The former Soviet Central Asian republics are at a precarious crossroad today between accomplishing monumental progress, like Kazakhstan, and flirting with disaster and the prospects of civil war, like Kyrgyzstan.
Indeed, should the current pace of development continue, particularly in the field of oil and natural gas, of which new untapped sources are constantly being discovered, Kazakhstan, for one, shows the potential to overtake the oil-producing states of the Arabian Gulf within the next decade. But Kazakhstan, even if it still has a way to go before it attains full-fledged democracy as perceived by Western standards, is nevertheless, the success story par excellence in Central Asia.
"I would rate the quality of freedom of the media in Kazakhstan as satisfactory. Especially when compared to other countries in the region," said Marsat Bashimov, editor of a law publication in Kazakhstan.
"Anglo-Saxon practices are constantly imposed upon us," complains Bashimov.
And rightfully so. The social-economic structure of Kazakhstan, as with other countries in the region differ greatly from that of Europe and North America. To succeed in the great experiment that is nation-building, the emerging democracies must be allowed to proceed at their own pace.
Still, there is serious concern that instability, such as the recent coup in Kyrgyzstan could upset the steady progress these five Central Asian republics have achieved -- some more than others -- in the past 19 years since independence from the Soviet Union.
But some of the former Soviet republics are moving forward even though a number of observers in the region go as far as predicting another "Afghanistan" if the situation in Kyrgyzstan continues to deteriorate.
This fear, not entirely unjustified, stems from concerns that the revolution which unseated the government of President Kurmanbek Bakiyev in Kyrgyzstan earlier this year, could erupt into a larger conflict, if left unchecked.
The situation is even more explosive now that Mr. Bakiev has sought refuge in Belarus where he has found support from President Alexander Lukashenko. This latest round of political unsettlement in Kyrgyzstan is the third such change of government since the downfall of communism 18 years ago.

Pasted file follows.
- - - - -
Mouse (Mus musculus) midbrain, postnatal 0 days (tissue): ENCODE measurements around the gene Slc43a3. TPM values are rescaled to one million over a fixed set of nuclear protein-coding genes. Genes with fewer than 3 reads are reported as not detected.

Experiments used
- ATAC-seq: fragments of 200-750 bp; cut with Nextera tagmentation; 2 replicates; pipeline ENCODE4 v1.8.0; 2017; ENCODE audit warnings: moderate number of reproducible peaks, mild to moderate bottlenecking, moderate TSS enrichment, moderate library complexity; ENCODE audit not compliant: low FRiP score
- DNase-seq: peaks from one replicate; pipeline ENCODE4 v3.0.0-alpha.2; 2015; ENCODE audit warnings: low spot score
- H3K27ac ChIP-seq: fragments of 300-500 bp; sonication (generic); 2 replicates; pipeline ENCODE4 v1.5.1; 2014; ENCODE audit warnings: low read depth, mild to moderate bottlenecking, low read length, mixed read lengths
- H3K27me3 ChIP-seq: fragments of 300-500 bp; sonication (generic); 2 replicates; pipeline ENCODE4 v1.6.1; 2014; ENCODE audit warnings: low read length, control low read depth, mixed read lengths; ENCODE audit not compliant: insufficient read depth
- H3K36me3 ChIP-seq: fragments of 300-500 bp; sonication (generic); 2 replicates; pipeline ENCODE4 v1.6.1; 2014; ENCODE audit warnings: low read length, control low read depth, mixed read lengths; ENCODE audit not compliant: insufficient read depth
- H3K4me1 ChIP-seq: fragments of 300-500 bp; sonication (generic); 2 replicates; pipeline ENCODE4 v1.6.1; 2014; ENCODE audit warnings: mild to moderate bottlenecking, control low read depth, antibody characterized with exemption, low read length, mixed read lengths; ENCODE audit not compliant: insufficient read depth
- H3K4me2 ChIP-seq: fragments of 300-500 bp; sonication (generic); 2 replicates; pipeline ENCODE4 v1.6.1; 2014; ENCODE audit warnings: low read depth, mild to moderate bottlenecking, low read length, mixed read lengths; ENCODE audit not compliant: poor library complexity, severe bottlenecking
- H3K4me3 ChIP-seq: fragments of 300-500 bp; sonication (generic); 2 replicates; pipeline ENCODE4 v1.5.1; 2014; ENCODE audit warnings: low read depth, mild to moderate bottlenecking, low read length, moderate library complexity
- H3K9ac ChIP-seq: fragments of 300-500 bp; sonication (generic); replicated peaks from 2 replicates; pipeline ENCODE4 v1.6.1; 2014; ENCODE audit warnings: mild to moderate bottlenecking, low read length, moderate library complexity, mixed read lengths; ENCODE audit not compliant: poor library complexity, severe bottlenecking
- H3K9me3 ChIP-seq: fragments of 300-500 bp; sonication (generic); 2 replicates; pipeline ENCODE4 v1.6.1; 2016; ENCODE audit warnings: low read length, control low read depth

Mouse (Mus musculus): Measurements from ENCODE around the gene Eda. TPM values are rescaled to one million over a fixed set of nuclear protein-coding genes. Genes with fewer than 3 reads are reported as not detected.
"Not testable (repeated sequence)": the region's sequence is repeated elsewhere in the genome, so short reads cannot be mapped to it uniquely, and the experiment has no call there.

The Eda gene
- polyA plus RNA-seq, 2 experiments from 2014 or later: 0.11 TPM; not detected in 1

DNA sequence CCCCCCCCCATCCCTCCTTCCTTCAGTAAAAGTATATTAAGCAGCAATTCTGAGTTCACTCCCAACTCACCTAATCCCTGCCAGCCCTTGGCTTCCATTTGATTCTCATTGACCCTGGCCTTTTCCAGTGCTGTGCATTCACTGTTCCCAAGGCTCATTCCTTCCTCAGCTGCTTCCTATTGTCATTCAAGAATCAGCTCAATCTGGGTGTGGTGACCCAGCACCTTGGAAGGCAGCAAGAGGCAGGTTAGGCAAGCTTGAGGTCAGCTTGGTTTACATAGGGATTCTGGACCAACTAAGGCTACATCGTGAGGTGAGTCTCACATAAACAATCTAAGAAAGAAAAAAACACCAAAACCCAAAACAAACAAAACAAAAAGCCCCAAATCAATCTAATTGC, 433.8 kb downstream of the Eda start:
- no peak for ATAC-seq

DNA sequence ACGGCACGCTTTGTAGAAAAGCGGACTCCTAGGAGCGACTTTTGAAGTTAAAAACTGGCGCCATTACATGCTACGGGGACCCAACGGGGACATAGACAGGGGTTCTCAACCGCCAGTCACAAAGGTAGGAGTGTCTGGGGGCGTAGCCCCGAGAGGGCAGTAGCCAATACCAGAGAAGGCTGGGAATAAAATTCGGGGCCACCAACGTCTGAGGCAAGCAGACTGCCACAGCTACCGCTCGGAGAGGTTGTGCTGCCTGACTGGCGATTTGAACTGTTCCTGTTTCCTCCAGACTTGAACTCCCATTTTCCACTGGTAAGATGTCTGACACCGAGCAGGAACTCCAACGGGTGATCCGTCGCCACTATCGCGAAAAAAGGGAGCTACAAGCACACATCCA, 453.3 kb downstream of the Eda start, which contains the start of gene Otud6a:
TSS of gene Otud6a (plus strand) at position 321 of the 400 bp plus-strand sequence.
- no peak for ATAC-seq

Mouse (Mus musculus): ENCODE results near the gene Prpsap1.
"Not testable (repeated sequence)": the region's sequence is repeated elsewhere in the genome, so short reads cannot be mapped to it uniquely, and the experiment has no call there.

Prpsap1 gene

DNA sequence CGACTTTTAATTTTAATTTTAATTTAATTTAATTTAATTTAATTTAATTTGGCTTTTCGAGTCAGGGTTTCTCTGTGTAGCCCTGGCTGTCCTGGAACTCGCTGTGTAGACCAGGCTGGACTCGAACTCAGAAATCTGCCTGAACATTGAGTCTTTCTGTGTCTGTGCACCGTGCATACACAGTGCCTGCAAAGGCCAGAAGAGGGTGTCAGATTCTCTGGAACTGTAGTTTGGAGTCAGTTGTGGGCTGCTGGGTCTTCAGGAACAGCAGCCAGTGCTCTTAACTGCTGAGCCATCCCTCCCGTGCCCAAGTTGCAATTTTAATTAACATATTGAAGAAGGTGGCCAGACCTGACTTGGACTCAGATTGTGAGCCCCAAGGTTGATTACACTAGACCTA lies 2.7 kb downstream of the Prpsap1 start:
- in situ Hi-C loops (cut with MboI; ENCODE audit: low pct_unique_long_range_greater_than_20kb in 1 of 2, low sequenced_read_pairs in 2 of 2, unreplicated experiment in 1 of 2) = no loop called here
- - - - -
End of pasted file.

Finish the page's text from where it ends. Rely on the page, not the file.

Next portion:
"There is a real danger that Kyrgyzstan might turn into 'a second Afghanistan,' a lawless place which falls prey to terrorists, extremists, etc.," said a high-ranking Kazakh official to this reporter on condition his name is not used.
Indeed, the coup in Bishkek sheds light on at least two different paths. First, as one former U.S. presidential candidate kept repeating, at the end of the day it's all about the economy. That tenet holds true for the United States as it does for the rest of the world: a stable economy will lay the foundation for a solid political base and a thriving and content populace.
The reverse is just as true. A dissatisfied public will eventually rise up as they have in Kyrgyzstan. This revolt has convinced Kazakh leaders that they, at least, have their priorities right. The Kazakhs have been repeating to anyone accusing them of not plowing ahead with democratic reforms fast enough that they prefer to give priority to the country's economy before moving ahead with greater reforms.
To much of the outside world there is a tendency to lump the five former Soviet republics of Central Asia, collectively and colloquially known in the West as the "Stans," under a unified label: authoritative and unstable regimes where corruption is the only game in town and where the lack of democracy has been at the forefront of their relationship with the West.
The five countries, Kazakhstan, Kyrgyzstan, Tajikistan, Turkmenistan and Uzbekistan, however, are in fact quite different in more ways than one, particularly when it comes to domestic politics and the economy.
During an earlier visit to Almaty several years ago the opposition held a press conference for visiting Western journalists and sent two mini-vans to transport the members of the media from their hotel to the venue. I asked members of the opposition how was it possible that they were able to pick us up at our hotel where dozens of secret policemen were milling about in the lobby. In most authoritative countries we would have been prohibited from getting in the vehicles. Somewhat taken aback, the member of the opposition shot back: "My dear sir, this is Kazakhstan. It is not Uzbekistan, or Kyrgyzstan!"
During his visit to Washington last April where he attended the Nuclear Summit, Kazakh President Nursultan Nazarbayev, was reminded at every opportunity by the U.S. leadership about his less-than-perfect track record on advancing democracy at home.
At a dinner given in his honor in Washington, Mr. Nazarbayev rebuffed accusations, pointing to what he says are priorities; fixing the economy and feeding his people. The last thing that anyone wants to see happen at this point is another "Afghanistan" to take root in Central Asia.
"The people of Kazakhstan have largely given their support to their president," said a Western ambassador in Astana. "It is a typical Kazakh tribal mentality. They have given their trust and support to the strongest man in the clan," said the ambassador.
This article was written by Claude Salhani for Oilprice.com who offer detailed analysis on Oil, alternative Energy, Commodities, Finance and Geopolitics. They also provide free Geopolitical intelligence to help investors gain a greater understanding of world events and the impact they have on certain regions and sectors. Visit: http://www.oilprice.com